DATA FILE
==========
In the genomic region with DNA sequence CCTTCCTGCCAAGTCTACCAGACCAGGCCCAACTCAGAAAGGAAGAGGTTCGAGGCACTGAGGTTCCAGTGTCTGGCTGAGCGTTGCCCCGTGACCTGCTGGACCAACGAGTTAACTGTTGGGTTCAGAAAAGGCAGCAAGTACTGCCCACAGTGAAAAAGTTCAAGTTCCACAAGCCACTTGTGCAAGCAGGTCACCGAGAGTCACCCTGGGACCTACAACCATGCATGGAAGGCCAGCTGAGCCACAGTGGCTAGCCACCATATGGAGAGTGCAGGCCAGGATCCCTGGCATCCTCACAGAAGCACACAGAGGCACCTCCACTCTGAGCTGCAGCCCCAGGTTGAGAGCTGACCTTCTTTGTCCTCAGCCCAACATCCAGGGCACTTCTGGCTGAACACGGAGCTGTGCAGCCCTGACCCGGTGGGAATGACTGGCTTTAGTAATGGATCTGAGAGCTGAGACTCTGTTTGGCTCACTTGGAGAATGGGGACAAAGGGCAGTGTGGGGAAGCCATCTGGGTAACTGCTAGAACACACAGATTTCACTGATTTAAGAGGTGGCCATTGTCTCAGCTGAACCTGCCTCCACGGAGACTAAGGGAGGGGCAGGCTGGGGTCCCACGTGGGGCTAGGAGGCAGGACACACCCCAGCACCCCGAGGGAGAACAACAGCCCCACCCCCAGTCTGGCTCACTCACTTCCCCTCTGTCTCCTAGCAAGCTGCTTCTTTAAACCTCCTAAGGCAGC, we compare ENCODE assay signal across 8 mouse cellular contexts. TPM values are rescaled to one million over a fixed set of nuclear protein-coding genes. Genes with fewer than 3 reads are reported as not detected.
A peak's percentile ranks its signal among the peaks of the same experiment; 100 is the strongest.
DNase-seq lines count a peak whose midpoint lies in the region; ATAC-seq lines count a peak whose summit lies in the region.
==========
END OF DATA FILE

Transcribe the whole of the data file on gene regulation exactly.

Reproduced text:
In the genomic region with DNA sequence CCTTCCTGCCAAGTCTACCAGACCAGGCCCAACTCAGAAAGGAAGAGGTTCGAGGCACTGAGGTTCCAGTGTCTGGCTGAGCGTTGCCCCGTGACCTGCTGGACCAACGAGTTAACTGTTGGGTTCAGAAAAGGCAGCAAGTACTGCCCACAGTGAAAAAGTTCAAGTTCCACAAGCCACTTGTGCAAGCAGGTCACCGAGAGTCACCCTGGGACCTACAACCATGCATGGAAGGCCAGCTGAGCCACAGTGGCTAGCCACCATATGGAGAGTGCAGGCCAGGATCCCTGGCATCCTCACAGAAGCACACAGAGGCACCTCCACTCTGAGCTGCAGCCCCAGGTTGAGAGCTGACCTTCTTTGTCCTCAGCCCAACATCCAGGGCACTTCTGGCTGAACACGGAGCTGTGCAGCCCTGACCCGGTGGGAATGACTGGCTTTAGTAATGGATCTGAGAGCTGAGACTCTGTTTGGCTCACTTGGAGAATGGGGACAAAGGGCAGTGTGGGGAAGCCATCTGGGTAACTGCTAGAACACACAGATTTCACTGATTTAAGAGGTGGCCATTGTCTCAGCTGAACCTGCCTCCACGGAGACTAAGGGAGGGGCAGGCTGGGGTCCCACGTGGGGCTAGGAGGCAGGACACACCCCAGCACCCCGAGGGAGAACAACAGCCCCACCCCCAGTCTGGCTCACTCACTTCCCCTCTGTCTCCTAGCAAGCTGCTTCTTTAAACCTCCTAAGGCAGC, we compare ENCODE assay signal across 8 mouse cellular contexts. TPM values are rescaled to one million over a fixed set of nuclear protein-coding genes. Genes with fewer than 3 reads are reported as not detected.
A peak's percentile ranks its signal among the peaks of the same experiment; 100 is the strongest.
DNase-seq lines count a peak whose midpoint lies in the region; ATAC-seq lines count a peak whose summit lies in the region.